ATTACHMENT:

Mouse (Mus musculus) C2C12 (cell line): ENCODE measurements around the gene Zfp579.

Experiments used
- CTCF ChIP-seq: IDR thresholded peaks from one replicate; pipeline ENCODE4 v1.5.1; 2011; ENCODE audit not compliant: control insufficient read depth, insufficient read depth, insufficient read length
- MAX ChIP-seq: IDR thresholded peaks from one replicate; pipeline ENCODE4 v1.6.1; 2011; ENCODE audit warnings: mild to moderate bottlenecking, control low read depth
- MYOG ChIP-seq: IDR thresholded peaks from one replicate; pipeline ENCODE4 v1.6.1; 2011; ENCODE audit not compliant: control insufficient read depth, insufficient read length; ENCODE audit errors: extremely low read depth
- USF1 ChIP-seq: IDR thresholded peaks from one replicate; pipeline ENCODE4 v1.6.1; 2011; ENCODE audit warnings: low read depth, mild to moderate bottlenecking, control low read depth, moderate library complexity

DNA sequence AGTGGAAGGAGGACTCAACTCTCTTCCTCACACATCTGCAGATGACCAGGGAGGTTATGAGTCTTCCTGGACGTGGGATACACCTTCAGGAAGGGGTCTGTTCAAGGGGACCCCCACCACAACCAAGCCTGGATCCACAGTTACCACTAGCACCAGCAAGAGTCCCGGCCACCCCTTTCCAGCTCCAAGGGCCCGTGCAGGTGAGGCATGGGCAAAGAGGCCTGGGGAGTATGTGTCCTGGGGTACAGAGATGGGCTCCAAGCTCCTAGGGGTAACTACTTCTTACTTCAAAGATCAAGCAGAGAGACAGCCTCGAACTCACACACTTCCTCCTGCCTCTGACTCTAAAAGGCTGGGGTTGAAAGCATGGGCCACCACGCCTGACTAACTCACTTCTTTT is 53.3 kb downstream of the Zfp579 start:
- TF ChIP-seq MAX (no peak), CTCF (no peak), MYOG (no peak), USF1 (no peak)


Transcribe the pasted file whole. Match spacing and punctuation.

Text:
Mouse (Mus musculus) C2C12 (cell line): ENCODE measurements around the gene Zfp579.

Experiments used
- CTCF ChIP-seq: IDR thresholded peaks from one replicate; pipeline ENCODE4 v1.5.1; 2011; ENCODE audit not compliant: control insufficient read depth, insufficient read depth, insufficient read length
- MAX ChIP-seq: IDR thresholded peaks from one replicate; pipeline ENCODE4 v1.6.1; 2011; ENCODE audit warnings: mild to moderate bottlenecking, control low read depth
- MYOG ChIP-seq: IDR thresholded peaks from one replicate; pipeline ENCODE4 v1.6.1; 2011; ENCODE audit not compliant: control insufficient read depth, insufficient read length; ENCODE audit errors: extremely low read depth
- USF1 ChIP-seq: IDR thresholded peaks from one replicate; pipeline ENCODE4 v1.6.1; 2011; ENCODE audit warnings: low read depth, mild to moderate bottlenecking, control low read depth, moderate library complexity

DNA sequence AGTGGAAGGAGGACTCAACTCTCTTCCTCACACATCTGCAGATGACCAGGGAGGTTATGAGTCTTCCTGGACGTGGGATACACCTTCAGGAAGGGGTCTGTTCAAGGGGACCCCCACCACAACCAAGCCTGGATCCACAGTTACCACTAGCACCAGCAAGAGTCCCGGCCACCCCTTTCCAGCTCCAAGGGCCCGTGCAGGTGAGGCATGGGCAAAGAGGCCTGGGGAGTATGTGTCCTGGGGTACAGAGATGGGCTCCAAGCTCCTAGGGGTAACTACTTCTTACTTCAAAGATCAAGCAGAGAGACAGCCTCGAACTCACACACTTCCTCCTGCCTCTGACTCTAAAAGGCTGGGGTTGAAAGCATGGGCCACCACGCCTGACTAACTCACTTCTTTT is 53.3 kb downstream of the Zfp579 start:
- TF ChIP-seq MAX (no peak), CTCF (no peak), MYOG (no peak), USF1 (no peak)